Starting from scratch is an opportunity to select the best tools out there for any issues, problems or tasks you face. One of the problems i had, was how to organize my contact information, now that i am preparing for my trip to the US.
I needed to map out the people and companies i want to get in contact with. The relations they have with each other and any other piece of information i can find out.
My past experience as a sales executive helped me know what kind of features i need. I also had the luck to work on Microsoft Dynamics CRM. It is a fantastic tool for any company, but as any CRM, requires dedicated people for feeding it with data. So i decided to follow a typical CRM’s flow. Start with a lead, which converts to an opportunity (phone-call, cold-email, date), which converts to a sale.
Put your favorite objective as ‘sale‘. Either it be networking, funding or recruiting. So, following the CRM path, another requirement for me was to be able to distinct between people and companies, and be able to draw the relations between them.
Now when you add the social web into the equation things get even more demanding. I want to store the twitter account of each person, his/ her blog, flickr and all the web 2.0 apps out there… It just doesn’t feel right to add all of them as multiple ‘websites‘ for the contact.
Cloud or Desktop?
What i Tried
Naturally i started with Gmail‘s contacts. I also have a google apps account (paid gmail), there is no functional difference between the two, i’d only note that free gmail has a better UI than the paid (!).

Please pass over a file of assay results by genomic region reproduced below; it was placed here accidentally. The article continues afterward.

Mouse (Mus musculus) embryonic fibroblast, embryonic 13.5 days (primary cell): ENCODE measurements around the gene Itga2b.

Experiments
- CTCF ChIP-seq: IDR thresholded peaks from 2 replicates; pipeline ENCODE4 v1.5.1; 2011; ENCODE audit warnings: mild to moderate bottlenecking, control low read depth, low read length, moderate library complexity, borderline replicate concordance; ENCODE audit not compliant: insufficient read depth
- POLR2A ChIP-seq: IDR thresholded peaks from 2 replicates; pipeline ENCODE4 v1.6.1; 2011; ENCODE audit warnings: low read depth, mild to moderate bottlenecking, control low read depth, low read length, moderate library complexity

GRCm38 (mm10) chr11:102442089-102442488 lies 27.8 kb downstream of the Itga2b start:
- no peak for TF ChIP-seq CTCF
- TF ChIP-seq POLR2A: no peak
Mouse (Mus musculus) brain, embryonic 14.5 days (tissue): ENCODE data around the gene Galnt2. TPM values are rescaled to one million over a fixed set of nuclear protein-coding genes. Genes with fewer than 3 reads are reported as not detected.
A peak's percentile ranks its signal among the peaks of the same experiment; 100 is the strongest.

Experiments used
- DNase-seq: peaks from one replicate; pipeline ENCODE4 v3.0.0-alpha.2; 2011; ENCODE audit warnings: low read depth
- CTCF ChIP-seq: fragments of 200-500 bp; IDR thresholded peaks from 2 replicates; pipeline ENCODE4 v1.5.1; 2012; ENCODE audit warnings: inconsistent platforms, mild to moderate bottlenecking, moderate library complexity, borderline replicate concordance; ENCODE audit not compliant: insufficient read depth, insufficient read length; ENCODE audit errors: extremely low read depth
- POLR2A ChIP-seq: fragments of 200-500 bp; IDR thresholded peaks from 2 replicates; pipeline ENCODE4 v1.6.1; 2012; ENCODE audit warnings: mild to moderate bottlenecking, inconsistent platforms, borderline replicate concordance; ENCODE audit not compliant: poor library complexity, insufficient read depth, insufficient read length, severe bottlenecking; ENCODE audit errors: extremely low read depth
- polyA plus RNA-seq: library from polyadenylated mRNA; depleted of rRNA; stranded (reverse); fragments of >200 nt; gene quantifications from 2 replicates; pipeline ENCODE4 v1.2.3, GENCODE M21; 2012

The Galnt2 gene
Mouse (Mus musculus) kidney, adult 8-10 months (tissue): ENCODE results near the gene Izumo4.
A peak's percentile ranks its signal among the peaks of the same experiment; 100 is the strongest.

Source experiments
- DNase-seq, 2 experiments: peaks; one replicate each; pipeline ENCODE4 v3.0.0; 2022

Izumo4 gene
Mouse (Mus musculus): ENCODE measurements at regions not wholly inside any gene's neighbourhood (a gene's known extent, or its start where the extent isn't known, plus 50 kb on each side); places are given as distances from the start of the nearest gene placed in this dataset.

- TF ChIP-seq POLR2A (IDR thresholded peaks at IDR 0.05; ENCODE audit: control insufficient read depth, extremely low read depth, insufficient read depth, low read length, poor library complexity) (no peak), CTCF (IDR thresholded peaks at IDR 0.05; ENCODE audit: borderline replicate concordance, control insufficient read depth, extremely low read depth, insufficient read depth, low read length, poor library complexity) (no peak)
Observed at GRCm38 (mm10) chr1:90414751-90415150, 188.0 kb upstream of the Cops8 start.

Gmail has a nice and straightforward contacts management service. Categories are quite pretty and we all use them to create mailing lists. However there is no distinction between companies and people. Big issue for me, so i looked forward.
I then created a trial account on salesforce. Had anything i needed, at a great cost. Time. As any CRM software for a company should be, it is large and complex. Requiring a dedicated team to make it work for you. So salesforce was simply not practical for me.
I then remember i had opened an account with Gist some time ago. At first glance it seemed like a cool social aggregator. I revisited the site more determined to test drive it. Revelation. I was able to do anything i wanted and even more i didn’t think of.
For starters, i didn’t have to type a single name. I linked my twitter, gmail and other services i use, and Gist created a list of contacts and companies automagically for me! It merged all the contacts which were cross-referenced between my various sources and would also calculate their importance, based on my interaction with them.
The key to create the relations between people, was discovered in the tagging feature. I started tagging people based on my ‘sale‘ objective, and who they relate to. Now when i want to lay out my ‘lead-hunt’ plan, i can type the tags for each target person or company.
In my humble opinion the tagging feature should be more visible and apparent in the Gist UI. Personally i prefer a combination of nested categories and tags…
Discovering how Gist’s dashboard works is a nice treat. Now i can see a single stream with the people i am interested in the most! And this stream includes every source linked to a person, twitter, rss feeds, blogs, and on and on.
So kudos to Gist for their great product, i am recommending it to anyone around me who is having similar problems. i will test it on real life situations and get back with a follow-up post on how much Gist helped me.